Review: ‘Lucy in the Sky’ is a miscalculated disaster of an astronaut drama

This review was originally published on, and can be viewed here. 


Like many of the early missions undertaken by NASA’s astronauts, “Lucy in the Sky” is obsessively go-for-broke, a project that isn’t preoccupied about where it will plant the flag at its destination so much as how it will even get there. Unlike NASA’s successes, the movie is an amalgam of big ideas, aspirations and faint messages that never even gets the Moon in its sights, let alone reach it.

Based on yesterdecade news headlines, Noah Hawley’s movie – his first feature project after making a name for himself with “Fargo” and “Legion” on the small screen – about an astronaut struggling to re-adjust to life on teeny tiny Earth after “seeing the face of God” (read: space) is about as erratic as its main character, Lucy Cola, here portrayed by Natalie Portman. “Lucy in the Sky” begins on her eyes peering through her helmet, floating in space and drawn to the great dark canvas of a shadowed Earth in front of her—urban lights break the sprawl of night like splotches of yellow of a cosmic Jackson Pollack panting.

She tells her co-adventurers that she needs just a few minutes to soak it all in—she’s in awe. Could we blame her? Continue reading →

Review: ‘Ad Astra’ sees Brad Pitt explore the cosmos, and his emotions

This review was originally published on, and can be viewed here. 


To strap into the vessel through which writer-director James Gray chooses to explore the cosmos in the meditative “Ad Astra” is to understand the emotional turmoil endured by the astronaut we’re accompanying, Brad Pitt’s Roy McBride.

Despite its opening notes and frames being injected with a just sense of grandiosity that we’ve come to expect from modern space movies, Gray’s latest film is just as much an introspective journey as it is an intersteller one. The premise is straightforward – astronaut must travel through space and communicate with his long-thought-dead father, who may have a role in ongoing Earthly catastrophic phenomena – but this space odyssey is contemplation and adventure in equal measure, guided by one of the year’s most effectively somber performances and a startling level of self-awareness on Grey’s part about Hollywood’s historical teachings on the isolation of intergalactic exploration.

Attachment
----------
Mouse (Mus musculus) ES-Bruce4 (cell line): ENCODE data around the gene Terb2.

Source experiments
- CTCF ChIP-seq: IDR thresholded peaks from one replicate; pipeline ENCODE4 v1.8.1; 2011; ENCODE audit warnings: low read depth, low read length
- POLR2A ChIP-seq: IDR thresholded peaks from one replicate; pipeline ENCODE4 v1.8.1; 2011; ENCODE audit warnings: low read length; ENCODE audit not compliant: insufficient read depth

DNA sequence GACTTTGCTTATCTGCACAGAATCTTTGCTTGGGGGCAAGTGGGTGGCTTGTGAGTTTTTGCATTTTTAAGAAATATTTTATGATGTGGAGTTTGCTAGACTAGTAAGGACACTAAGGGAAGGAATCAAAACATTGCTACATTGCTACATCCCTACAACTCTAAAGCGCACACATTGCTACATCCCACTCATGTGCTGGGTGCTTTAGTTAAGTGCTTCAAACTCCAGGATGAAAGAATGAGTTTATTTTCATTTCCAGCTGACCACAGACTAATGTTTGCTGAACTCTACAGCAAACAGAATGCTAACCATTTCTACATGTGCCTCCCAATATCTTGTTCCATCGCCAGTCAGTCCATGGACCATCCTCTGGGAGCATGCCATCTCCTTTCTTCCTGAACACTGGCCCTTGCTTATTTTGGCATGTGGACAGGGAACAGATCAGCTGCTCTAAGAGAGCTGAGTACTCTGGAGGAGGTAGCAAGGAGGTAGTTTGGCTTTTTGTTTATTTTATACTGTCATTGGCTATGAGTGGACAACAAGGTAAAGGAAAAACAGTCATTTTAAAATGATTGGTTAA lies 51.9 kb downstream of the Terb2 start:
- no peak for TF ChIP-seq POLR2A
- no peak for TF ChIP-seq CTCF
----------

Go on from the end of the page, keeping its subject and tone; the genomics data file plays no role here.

The “Lost City of Z” and “We Own the Night” director also offers up a counter-argument to our perhaps-overzealous ambitions of reaching the stars as a pinnacle of human achievement, one we should have been considering all this time: Why should we expect humanity’s problems to be bound to Earth? Continue reading →

Review: ‘Last Jedi’ is an epic in the best and worst of ways

The “Star Wars” franchise, by its very nature, demands that high expectations be asked of it.

While writer-director Rian Johnson’s first offering to the world’s biggest entertainment vehicle is undoubtedly the popcorn flick of the year many have been looking forward to, it’s hard to shake the feeling that the episodic Skywalker saga is in danger of going into cruise control.

In terms of blockbuster action, it’s an oversaturated blast to witness. Narratively, though, it struggles to make the jump into lightspeed.

Johnson takes the reins from J.J. Abrams, cutting down on the nostalgia factor in the process. While Abrams’s story created new conflicts and heroes to root for, Johnson focuses on the introspective journeys of three in particular – Rey, Luke and Kylo Ren. Continue reading →